Earth’s climate is now changing faster than at any point in the history of modern civilization, primarily as a result of human activities. Global climate change has already resulted in a wide range of impacts across every region of the country and many sectors of the economy that are expected to grow in the coming decades.
The Fourth National Climate Assessment (NCA4), developed by the U.S. Global Change Research Program (USGCRP), is a state-of-the-science synthesis of climate knowledge, impacts, and trends across U.S. regions and sectors to inform decision making and resilience-building activities across the country. It is the most comprehensive and authoritative assessment to date on the state of knowledge of current and future impacts of climate change on society in the United States.
Thousands of studies conducted by researchers around the world have documented increases in temperature at Earth’s surface, as well as in the atmosphere and oceans. Many other aspects of global climate are changing as well. High temperature extremes and heavy precipitation events are increasing, glaciers and snow cover are shrinking, and sea ice is retreating. Seas are warming, rising, and becoming more acidic, and flooding is become more frequent along the U.S. coastline. Growing seasons are longer, and large wildfires occur more frequently. Many species are moving to new locations, and changes in the seasonal timing of important biological events are occurring in response to climate change.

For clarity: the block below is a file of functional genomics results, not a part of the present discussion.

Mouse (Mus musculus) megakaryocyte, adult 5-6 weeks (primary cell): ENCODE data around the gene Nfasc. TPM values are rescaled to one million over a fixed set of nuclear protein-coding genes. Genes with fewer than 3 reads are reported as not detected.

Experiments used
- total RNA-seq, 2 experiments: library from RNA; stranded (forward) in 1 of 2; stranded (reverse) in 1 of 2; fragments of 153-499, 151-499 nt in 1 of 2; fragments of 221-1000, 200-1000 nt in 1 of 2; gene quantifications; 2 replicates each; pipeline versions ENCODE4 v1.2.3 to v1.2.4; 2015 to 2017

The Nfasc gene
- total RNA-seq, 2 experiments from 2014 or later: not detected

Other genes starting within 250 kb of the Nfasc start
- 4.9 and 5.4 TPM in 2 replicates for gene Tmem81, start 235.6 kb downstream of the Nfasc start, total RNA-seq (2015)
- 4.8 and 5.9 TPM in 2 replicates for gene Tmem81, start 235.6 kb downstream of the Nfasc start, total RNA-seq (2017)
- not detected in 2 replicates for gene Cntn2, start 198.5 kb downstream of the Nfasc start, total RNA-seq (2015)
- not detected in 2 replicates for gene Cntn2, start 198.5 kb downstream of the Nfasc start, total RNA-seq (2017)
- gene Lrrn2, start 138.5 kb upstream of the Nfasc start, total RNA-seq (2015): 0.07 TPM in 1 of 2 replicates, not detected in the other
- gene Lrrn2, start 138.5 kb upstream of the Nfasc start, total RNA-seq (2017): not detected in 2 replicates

These trends are all consistent with a warming world and are expected to continue.
Many lines of evidence demonstrate that human activities, especially emissions of heat-trapping greenhouse gases from fossil fuel combustion, deforestation, and land-use change, are primarily responsible for the climate changes observed in the industrial era, especially over the last six decades. The atmospheric concentration of carbon dioxide, the largest contributor to human-caused warming, has increased by about 40% over the industrial era. This change has intensified the natural greenhouse effect, driving an increase in global surface temperatures and other widespread changes in Earth’s climate that are unprecedented in the history of modern civilization.
Greenhouse gas emissions from human activities will continue to affect Earth’s climate for decades and even centuries. Humans are adding carbon dioxide to the atmosphere at a rate far greater than it is removed by natural processes, creating a long-lived reservoir of the gas in the atmosphere and oceans that is driving the climate to a warmer and warmer state.
Beyond the next few decades, how much the climate changes will depend primarily on the amount of greenhouse gases emitted into the atmosphere; how much of those greenhouse gases are absorbed by the ocean, the biosphere, and other sinks; and how sensitive Earth’s climate is to those emissions.
reference – us global change research programme